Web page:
oldnZ[0] = Pop[i][j][2];
    It's only a partial piece of the code however, and i can't seem to figure out why it works on some occassions and then not on others. To me it seems that the equations set out in the wiki correspond to what i have coded but i still occasionally get errors from this part:

    eY = asin(2*((q0*q2) - (q3*q1)));
    i.e. computing euler angle Y

    where if asin * anything greater then 1.0 or less then -1.0 it throws up the NaN -1.#IND

    Also i had originally thought i could use normal angles, but it seems that cmath uses radians instead so to be honest i don't know what effect that is having, as you can see i changed it to convert from angles to radians, but still keep getting the odd -1.#IND

    Can i use this method to calculate rotation around a vector (xyz) or i'am i out of luck.

    Any help is appreciated

    Regards Wolfe

  2. #2
    and the hat of wrongness Salem's Avatar
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    > angle = rand()%361+0.001;
    Stick to % 360 only.
    Valid integer angles would be 0 to 359 inclusive.

    > Xsqd = (Pop[i][j-1][0] - Pop[i][j][0]) * (Pop[i][j-1][0] - Pop[i][j][0]);
    Given that j starts at 0, you're stepping off the beginning of the array.
    If you dance barefoot on the broken glass of undefined behaviour, you've got to expect the occasional cut.
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  3. #3
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    With regards to j-1 section it is ony there for me to check the distances remain valid nothing else omes from it once i can finally be certain it works i will get rid of it.

    Regards Wolfe

  4. #4
    Super Moderator VirtualAce's Avatar
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    What you are looking for is an axis-angle rotation matrix. Google it.

  5. #5
    Algorithm Dissector iMalc's Avatar
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    You don't need quaternions for this. Euclidean Geometry will also work. Not meaning to imply one is a better choice here than the other. But anyway...
    See the rather controversial article: http://www.gamedev.net/reference/art...rticle1199.asp
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  6. #6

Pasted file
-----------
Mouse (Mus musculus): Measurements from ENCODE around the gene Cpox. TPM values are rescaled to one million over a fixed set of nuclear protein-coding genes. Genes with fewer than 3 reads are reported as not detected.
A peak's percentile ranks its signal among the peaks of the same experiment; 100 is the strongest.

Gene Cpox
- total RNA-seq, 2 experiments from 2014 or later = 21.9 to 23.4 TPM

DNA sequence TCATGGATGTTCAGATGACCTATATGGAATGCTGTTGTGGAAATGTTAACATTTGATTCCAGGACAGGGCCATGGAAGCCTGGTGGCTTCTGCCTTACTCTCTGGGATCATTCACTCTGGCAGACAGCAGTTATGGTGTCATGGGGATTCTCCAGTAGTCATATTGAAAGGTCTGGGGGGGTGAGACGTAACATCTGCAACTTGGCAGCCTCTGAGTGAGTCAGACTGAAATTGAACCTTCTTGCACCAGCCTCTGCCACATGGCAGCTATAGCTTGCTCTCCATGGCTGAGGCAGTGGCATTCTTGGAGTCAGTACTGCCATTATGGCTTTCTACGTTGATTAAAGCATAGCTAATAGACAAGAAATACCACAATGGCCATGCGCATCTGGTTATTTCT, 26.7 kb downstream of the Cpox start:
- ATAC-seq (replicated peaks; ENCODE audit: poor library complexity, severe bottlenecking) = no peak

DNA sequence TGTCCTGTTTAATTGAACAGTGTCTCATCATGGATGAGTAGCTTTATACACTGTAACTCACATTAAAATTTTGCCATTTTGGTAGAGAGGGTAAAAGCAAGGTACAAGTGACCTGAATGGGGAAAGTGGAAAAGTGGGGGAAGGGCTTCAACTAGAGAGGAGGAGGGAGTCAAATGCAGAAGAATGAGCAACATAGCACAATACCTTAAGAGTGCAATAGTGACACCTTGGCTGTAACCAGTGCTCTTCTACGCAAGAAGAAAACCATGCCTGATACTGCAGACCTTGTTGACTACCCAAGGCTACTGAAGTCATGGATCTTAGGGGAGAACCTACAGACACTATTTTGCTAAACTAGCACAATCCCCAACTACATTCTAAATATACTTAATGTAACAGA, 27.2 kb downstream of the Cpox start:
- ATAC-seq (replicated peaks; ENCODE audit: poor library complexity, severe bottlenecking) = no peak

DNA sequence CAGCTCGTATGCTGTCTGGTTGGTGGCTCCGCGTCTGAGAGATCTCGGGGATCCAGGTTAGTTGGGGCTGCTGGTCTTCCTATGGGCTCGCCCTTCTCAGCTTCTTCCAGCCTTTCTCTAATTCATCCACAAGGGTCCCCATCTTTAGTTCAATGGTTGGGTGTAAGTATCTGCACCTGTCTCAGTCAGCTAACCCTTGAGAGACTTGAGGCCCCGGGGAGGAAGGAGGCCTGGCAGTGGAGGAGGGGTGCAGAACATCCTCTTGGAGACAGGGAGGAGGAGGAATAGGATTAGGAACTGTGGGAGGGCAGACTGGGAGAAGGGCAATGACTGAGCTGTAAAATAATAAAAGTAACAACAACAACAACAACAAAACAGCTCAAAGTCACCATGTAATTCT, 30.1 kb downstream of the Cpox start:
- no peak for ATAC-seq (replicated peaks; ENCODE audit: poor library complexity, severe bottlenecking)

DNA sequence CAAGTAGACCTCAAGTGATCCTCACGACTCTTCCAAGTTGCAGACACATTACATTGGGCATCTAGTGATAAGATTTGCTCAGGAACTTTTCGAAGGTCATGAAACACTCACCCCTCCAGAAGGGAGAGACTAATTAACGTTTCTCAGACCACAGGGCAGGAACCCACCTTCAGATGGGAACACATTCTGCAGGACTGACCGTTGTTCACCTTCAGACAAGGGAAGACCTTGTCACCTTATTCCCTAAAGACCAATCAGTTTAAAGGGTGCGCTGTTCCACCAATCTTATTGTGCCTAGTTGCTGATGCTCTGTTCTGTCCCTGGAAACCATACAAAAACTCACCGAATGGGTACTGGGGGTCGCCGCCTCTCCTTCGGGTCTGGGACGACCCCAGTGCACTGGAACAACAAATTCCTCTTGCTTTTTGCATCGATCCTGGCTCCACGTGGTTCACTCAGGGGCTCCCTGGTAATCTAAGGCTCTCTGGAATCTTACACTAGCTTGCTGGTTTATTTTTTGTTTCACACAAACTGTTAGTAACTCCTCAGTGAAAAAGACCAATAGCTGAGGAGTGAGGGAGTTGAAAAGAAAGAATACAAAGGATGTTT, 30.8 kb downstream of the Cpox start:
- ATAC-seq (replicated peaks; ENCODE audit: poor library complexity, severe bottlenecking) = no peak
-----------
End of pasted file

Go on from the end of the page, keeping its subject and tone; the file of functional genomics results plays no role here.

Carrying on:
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    Quote Originally Posted by Bubba View Post
    What you are looking for is an axis-angle rotation matrix. Google it.
    I believe i already have that coded in elsewhere, if you mean by rotating around each axis. What i was trying to do know is, if oyu have a string of nodes connected as a chain in a 3D space, i want to rotate about a node ie its vector (xyz).

    thanks for the link imalc i'll have a look.

  7. #7
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    Well turns out i had also tried out what was in that link aswell , though i couldn't get that to work either lol

    Here is a snippet

    Code:
            
             nX[0] = Pop[i][j][0]; // store for later use in z axis rotaion
             nY[0] = Pop[i][j][1];
             nZ[0] = Pop[i][j][2];
                  
          //   cout << "Rotate Z axis" << endl;
             Pop[i][j][0] = ((1 - cos(angle))*(nX[0] * nX[0]) + (cos(angle))) + (1 - cos(angle)*(nX[0]*nY[0]) - (sin(angle)*nZ[0])) + (1 - cos(angle)*(nX[0]*nZ[0]) + (sin(angle)*nY[0])); 
             Pop[i][j][1] = ((1 - cos(angle))*(nX[0] * nY[0]) + (sin(angle)*nZ[0])) + (1-cos(angle)*(nY[0] * nY[0]) + (cos(angle))) + (1 - cos(angle)*(nY[0]*nZ[0]) - (sin(angle)*nX[0]));
             Pop[i][j][2] = ((1 - cos(angle))*(nX[0] * nZ[0]) - (sin(angle)*nY[0])) + (1-cos(angle)*(nY[0] * nZ[0]) + (sin(angle)*nX[0])) + (1 - cos(angle)*(nZ[0] *nZ[0]) + cos(angle));
        //     cout << "Atom: " << j << endl; cout << "X' = " << Pop[i][j][0] << endl; cout << "Y' = " << Pop[i][j][1] << endl; cout << "Z' = " << Pop[i][j][2] << endl;
            // cin.get();